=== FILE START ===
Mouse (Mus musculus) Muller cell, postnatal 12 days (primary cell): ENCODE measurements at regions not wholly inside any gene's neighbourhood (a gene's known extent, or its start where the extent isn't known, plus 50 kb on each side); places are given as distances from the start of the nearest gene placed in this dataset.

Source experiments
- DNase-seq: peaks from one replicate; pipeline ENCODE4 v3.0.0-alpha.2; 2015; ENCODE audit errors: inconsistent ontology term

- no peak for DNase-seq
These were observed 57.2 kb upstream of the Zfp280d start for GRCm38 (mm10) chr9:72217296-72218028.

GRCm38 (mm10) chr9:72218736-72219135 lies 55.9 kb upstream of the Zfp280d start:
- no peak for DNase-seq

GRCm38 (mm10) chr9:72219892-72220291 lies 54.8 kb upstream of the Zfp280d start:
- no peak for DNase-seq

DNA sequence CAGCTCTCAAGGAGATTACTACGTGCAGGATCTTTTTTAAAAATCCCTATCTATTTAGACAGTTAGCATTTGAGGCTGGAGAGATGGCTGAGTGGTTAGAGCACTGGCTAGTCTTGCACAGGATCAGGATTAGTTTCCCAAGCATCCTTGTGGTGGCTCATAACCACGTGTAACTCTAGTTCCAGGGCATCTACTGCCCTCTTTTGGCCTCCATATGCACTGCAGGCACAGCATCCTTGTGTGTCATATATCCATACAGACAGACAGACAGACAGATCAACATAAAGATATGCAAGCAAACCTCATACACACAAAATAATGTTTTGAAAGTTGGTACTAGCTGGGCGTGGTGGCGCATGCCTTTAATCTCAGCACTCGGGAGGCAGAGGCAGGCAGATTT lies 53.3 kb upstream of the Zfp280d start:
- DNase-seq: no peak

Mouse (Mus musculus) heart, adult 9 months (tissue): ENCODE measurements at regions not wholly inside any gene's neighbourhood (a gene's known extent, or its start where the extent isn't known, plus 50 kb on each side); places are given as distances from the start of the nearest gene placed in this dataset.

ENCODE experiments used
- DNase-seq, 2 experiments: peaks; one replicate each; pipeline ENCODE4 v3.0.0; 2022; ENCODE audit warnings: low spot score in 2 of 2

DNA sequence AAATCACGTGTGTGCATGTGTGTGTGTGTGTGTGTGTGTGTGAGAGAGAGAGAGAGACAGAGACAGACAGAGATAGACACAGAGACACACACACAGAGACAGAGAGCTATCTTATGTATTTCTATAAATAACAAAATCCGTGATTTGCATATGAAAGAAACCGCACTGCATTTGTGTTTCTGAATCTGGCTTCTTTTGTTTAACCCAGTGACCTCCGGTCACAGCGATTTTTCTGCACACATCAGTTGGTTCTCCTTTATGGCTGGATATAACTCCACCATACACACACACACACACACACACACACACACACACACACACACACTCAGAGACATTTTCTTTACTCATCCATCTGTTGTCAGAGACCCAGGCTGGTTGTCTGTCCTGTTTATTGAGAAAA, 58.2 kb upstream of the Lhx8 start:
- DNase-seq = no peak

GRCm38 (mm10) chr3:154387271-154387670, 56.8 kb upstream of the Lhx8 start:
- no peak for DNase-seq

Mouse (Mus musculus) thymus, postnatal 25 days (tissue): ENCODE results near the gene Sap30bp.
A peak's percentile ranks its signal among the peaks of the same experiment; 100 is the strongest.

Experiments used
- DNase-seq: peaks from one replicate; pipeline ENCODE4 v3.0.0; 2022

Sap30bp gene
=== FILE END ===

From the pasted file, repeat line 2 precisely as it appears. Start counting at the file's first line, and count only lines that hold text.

Source experiments